Stephen Merken of Melrose is a world traveler who has been to a lot of interesting and beautiful places. But his pictures of those places sometimes disappoint him.
ďIíve seen and photographed some terrific scenes but I often get back to my hotel room, start looking through what I shot and am less happy with my results than I thought Iíd be,Ē he told us.
What, he wondered, would a Globe photographer suggest he do to improve? Staff member Yoon Byun took up the challenge, and has some tips for Stephen and all the travel photographers out there.
Yoon joined the Globe in September 2007. He is fascinated by subcultures and idiosyncrasies, and is an advocate of visual literacy and non-literal thinking. His assignments for the Globe have included the 2010 Olympics in Vancouver and the Democratic National Convention that nominated President Barack Obama. You can view a portfolio of his work in the Boston.com section devoted to Globe photography.
By Yoon S. Byun
Iíll say right up front, Stephen, that I think your biggest problem is inconsistency. Some of your pictures are terrific, and show a good understanding of light and composition. Others, well, not so much. The consistency will come with experience and practice, but clearly you do have some key skills to build on.
Letís look at the portfolio you submitted.
This picture, taken in Portugal, doesnít have as strong a composition as some of the others. My eye didnít really know where to begin -- thereís no natural point of entry, and no focal point to which itís drawn.
The composition is a bit clunky. The elements around the edge of the frame, like the hook at the bottom left, make it a bit cluttered and disorganized. Also, the water at the left edge is pretty much dead space.
But more fundamentally, the harbor is not the uniqueness of this picture. The boats are a distraction from what Iíll bet caught your eye in the first place: the colorful buildings. You should have concentrated on them to the exclusion of the surrounding distractions. For example, you could have used a longer lens to isolate them from the background, maybe shooting parallel to them rather than directly at them. That would have made a more interesting composition.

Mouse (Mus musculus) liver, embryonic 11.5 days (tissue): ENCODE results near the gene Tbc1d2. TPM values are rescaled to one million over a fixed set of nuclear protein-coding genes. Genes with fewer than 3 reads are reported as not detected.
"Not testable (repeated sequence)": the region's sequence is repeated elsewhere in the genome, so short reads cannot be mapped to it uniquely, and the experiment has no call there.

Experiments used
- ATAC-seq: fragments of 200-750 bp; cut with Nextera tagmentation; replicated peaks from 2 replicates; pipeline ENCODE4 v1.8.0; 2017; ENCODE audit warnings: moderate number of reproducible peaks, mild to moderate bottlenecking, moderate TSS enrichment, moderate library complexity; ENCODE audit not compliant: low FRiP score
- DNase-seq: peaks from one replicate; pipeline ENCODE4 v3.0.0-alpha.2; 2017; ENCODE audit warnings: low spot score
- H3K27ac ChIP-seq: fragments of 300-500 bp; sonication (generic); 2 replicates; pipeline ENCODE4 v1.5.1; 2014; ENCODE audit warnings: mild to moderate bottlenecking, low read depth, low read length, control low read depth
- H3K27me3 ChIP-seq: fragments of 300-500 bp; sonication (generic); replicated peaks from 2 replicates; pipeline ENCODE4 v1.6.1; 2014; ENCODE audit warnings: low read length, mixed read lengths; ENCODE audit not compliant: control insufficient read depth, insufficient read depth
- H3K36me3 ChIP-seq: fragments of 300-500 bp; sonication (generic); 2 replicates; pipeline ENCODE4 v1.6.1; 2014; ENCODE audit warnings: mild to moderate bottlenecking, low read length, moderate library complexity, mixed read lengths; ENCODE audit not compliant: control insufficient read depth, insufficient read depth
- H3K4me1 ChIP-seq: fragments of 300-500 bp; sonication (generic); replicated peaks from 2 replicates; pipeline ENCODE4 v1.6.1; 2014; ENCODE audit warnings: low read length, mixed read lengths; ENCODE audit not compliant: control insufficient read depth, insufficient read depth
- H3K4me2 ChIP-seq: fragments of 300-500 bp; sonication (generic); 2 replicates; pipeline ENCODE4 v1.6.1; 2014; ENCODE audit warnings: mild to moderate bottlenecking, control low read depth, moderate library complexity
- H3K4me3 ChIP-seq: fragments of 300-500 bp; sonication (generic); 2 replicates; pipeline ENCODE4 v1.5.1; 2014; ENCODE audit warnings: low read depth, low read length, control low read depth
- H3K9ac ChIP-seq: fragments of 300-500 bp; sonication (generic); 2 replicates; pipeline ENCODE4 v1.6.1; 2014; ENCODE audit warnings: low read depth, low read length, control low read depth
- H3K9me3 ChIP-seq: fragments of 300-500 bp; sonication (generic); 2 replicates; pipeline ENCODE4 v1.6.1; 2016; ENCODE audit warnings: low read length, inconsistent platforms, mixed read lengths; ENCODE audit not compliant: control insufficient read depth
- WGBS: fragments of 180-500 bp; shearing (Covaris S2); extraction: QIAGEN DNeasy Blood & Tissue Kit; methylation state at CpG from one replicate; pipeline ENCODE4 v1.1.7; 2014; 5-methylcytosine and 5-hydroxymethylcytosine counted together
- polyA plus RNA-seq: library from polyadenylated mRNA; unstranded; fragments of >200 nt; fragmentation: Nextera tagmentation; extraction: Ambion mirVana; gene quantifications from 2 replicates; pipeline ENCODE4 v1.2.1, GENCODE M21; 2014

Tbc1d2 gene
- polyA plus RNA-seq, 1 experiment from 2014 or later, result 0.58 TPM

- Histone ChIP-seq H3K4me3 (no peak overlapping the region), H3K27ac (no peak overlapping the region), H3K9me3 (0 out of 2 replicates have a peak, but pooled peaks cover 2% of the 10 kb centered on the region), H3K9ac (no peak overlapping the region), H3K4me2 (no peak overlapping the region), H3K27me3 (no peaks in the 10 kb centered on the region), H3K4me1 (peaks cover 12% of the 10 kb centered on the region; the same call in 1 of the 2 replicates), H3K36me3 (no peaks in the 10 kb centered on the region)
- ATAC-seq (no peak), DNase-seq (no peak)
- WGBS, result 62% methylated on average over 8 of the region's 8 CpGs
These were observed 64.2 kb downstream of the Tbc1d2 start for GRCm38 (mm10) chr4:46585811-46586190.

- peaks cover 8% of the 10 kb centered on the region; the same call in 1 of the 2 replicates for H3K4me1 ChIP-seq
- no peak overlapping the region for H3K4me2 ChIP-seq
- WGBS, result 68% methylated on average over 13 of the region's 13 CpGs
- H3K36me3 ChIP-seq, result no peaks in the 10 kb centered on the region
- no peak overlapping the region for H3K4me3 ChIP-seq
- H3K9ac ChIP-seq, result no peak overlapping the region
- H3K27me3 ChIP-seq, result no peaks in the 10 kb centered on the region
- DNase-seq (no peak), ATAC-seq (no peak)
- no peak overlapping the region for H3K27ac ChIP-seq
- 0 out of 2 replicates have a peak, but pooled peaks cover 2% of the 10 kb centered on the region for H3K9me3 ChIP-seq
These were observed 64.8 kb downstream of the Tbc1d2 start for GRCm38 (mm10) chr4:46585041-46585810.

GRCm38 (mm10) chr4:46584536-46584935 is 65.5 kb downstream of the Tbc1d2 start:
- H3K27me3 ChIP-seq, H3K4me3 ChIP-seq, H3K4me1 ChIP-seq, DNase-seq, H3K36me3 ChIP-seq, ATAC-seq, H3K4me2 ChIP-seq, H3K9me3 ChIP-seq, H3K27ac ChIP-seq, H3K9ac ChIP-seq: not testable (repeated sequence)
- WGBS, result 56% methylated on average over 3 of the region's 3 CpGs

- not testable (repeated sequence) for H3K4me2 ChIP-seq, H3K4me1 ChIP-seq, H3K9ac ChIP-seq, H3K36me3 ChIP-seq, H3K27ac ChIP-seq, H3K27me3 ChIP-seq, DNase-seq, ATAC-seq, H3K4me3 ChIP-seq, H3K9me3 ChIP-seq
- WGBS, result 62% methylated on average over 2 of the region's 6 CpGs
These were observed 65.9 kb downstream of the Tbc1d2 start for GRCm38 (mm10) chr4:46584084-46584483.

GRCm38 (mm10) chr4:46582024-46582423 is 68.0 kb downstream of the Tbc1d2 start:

This feels like a snapshot. One question to constantly be asking yourself as you compose a picture: could anyone have taken this? I think the answer here is yes. You didnít seem to put as much thought into this shot as the pictures coming up next.
I really like this picture because it succeeds in all the ways the first one didnít. This is Niagara Falls, one of the most photographed places on earth, yet you managed to get an angle you donít often see. You didnít try to get the entire falls in your picture. Rather, you shot a detail that perfectly illustrates their power and majesty. You seem to have put some thought into this composition.
There are a couple of technical reasons why it succeeds. First, I like the fact that you included people in the frame. They give us a sense of scale, which is important when youíre trying to convey the massiveness of something like Niagara Falls. Second, I like that you used the rule of thirds in deciding how to frame things. The people are in the bottom third, which lets the waterfall, the part of the image with the most impact, take up the top two thirds of the frame.
Technically, the picture is pretty perfect. I donít see any blown-out highlights and the midtones look good.